The Ant and the Feather Quill

Imam Ghazali’s profound allegory of Tauheed (Oneness/Unity), recently transmitted by Shaykh Amin to a roomful of students of Introductory Theology. Behind a gen’rous well of ink, There stood an ant so wee; For nothing did surround him that Was littler than he. He watched with great amazement when A giant feather quill Descended into blackness, then Remained to drink its fill. And thus the quill withdrew before Returning for its sips, Which made the ant to wonder what Transpired tween the dips; He ventured round the glassy well And out his head did poke To find the quill make strokes on what Reminded him of oak, And marveled at the written work, Extolled the feather quill: How utterly magnificent Was its creative skill, But as he watched, his eye did catch Five fingers, slender, long That grasped the feather quill with care: A grasp so firm and strong, And so the ant was overcome With admiration true For how the hand did wield the quill To all its bidding do; But short lived is such wonderment For soon the ant did see The subtle motions of an arm That moved about so free. The arm he traced to what he deemed The body of a beast With head and face that comely seemed And noble at the least. So turned he from the noble face, Content he would not find What underlay the vast of space That leaves the seeing blind. But man, unlike the ant, can see Much more […]

Inversion

You cannot know the good you sow When into an imploring hand You let your silver kindness flow In ways that you had never planned; And there’s no measure of the treasure Burning in a starving breast That you put out with even pressure Till its hunger is repressed; How angels sight the noble light Resplendent in a hand that draws A simple raiment to delight A hapless wretch that naked was; And when does sound the trumpet call, Dissolving time in pools of space, A cosmic call inverting all That’s shaded by the Throne of Grace; That day the hordes of tyrants crawl, While hearts like faces bare it all, All witnessing the justice done To every thing and everyone. That day the wretched roam as kings With knowledge such inversion brings, They know each worry-laden face That on the earth did show them grace, And rush them all through heaven’s gates To where the Messenger awaits, To where the Messenger awaits, To where the Messenger awaits.

Follow

Based on the teachings of Shaykh Mohammed Amin, regarding true scholarship and its deep respect for the oral tradition. You say you love the Messenger Yet doubt the Word he brings; To love you must believe from where All adoration springs; And then belief begets more love In turn begets belief: A wave that swells and rolls to shores Eternal in relief. Though words and books may well preserve All matters of the brain, And even touch a seeking heart, The fact does still remain: This love is borne by hearts that heard And saw and touched him too, Then passed it on through deed and word To hearts that follow true. How can you love and follow him You’ve never known before Unless you love and follow them Who love him even more. The path toward the Messenger Is lined with lamps that burn The oil from his prophetic tree; So to this path return. Reserve your intellect for but Inevitable need: To hold a candle to the sun Is foolishness indeed. So follow on, and follow well This pure prophetic light, For even does the Messenger, In following, delight.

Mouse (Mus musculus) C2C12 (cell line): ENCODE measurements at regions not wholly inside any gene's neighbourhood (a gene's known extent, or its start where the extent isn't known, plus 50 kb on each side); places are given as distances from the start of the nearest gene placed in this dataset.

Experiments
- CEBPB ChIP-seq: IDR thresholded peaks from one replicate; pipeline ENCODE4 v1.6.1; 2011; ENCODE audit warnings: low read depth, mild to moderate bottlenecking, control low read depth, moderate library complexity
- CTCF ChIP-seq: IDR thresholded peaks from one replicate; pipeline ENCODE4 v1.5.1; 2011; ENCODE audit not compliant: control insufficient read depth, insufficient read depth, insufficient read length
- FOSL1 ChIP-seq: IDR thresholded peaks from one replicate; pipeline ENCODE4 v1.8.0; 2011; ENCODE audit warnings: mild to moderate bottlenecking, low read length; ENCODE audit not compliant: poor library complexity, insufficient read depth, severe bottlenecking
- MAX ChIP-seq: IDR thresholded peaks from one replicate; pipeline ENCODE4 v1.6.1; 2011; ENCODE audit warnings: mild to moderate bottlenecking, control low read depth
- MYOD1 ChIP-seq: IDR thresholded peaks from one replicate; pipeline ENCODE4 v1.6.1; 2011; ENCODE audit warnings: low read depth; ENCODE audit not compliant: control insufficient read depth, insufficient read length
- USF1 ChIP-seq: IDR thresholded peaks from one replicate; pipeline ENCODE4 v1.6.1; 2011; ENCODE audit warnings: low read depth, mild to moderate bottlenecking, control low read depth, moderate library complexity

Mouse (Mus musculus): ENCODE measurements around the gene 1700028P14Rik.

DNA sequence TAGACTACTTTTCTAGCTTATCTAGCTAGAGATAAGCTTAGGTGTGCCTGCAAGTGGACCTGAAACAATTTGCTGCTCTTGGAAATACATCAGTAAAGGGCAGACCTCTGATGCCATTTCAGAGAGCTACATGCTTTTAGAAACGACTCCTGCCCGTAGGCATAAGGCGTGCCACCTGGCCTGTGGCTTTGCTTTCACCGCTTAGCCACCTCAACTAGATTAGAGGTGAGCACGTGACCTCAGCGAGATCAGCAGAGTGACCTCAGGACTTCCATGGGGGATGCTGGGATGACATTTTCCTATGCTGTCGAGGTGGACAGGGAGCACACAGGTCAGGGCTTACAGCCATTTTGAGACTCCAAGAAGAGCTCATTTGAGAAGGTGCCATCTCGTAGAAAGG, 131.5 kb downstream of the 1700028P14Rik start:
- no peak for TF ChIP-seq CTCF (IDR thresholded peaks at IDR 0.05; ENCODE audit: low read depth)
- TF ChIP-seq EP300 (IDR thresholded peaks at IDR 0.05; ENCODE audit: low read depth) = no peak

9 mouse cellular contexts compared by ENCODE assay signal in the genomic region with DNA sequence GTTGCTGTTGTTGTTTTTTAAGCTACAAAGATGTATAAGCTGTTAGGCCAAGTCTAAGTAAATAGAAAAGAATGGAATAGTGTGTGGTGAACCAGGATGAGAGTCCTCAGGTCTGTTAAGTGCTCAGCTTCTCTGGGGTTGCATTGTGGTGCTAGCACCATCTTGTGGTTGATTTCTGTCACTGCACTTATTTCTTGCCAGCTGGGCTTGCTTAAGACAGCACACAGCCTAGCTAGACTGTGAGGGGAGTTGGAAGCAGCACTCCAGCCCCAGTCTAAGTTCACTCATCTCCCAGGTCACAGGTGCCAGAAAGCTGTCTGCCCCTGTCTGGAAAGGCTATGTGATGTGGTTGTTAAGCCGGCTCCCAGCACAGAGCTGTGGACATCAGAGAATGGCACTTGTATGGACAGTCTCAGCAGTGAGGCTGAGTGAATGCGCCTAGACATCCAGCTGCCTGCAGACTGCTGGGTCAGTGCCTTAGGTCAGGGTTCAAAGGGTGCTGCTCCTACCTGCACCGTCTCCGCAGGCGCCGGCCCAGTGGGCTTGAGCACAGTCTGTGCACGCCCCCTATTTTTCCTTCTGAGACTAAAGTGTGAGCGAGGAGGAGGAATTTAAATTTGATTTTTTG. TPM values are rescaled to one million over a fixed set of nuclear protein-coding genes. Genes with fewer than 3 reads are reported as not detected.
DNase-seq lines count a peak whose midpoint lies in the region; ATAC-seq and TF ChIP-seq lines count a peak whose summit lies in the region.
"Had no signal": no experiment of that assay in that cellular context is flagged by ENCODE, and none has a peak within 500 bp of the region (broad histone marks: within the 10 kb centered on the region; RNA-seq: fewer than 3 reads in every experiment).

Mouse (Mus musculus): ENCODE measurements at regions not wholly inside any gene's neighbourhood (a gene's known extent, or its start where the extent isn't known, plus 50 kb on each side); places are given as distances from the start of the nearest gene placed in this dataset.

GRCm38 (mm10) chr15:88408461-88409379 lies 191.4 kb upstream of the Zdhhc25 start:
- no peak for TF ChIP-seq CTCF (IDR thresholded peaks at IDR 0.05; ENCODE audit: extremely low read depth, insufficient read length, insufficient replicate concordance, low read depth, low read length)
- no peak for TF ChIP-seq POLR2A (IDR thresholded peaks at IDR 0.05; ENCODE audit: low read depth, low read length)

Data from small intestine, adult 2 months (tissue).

Believing is Seeing

An amazing account underscoring the rank of our mother Sayyidatuna Khadijah al-Kubra ‘alayhisSalaam. As related by Shaykh Mohammed Amin (Women in the Quran Lecture Series: April 12, 2013). May Allah protect and keep him. The Prophet sat beside her as Khadijah dried her eyes, Was plain to him how torn she was By Qasim’s sad demise; He held her hand consolingly As tears flowed again At how the babble of a child Was now replaced by pain. Khadijah talked of how she wished She’d had the chance to nurse Their son a little longer, and That made it even worse. And then Muhammad, peace be on Him, looked into her face And told her he could send a word Constraining all of space So she may hear the baby coo In foster mother’s care; And angels lifted cosmic veils In readiness to share The voice of little Qasim for His mother’s grieving eyes; But then our mother, peace be on Her, was a woman wise; She recognized the sanctity Of all that is unseen; Believing without seeing does Enrich the sight serene. And so contented, she declined The opportunity, But in her declination, find A wisdom like the sea: So vast and deep and free.

Upon Seeing a Drop of Water On My Windshield (Again)

Here is another pass at this work of free verse from over four years ago.  http://www.khamuk.com/2009/03/upon-seeing-drop-of-water-on-my.html Now in iambic pentameter. I welcome you, my silent water drop Upon my windshield as you form a lens, I see a harvest of the heavens’ crop In you and all of your companions. You strive upon the glass a moment longer Where angel stewards broke your mighty fall, Now tell me of a time when you felt stronger, Of past descents you fancied most of all. Were you among the drops that drowned the world That turned away from Nūh, or were you one That came upon his noble shoulder, hurled By waves that came between him and his son? Or did you to the locks of Yūnus cling As in the deepest darknesses he cried Until his tear-moistened lips would spring A supplication honored far and wide. Or could it be the cries of Isma’eel Within the mounts his mother ran between Preceded your ascent upon his heel? Were you a part of that majestic scene? Or when they hoisted Yūsuf from the well, Were you his sympathizer in the pail? I wish there were a way that I could tell You more about the beauty of his tale. Or did you splash upon the Red Sea shore When Mūsa let his staff down with a call That streaked a dozen pathways in the floor And perched you high atop a liquid wall? Now as you slither down my windshield, do I […]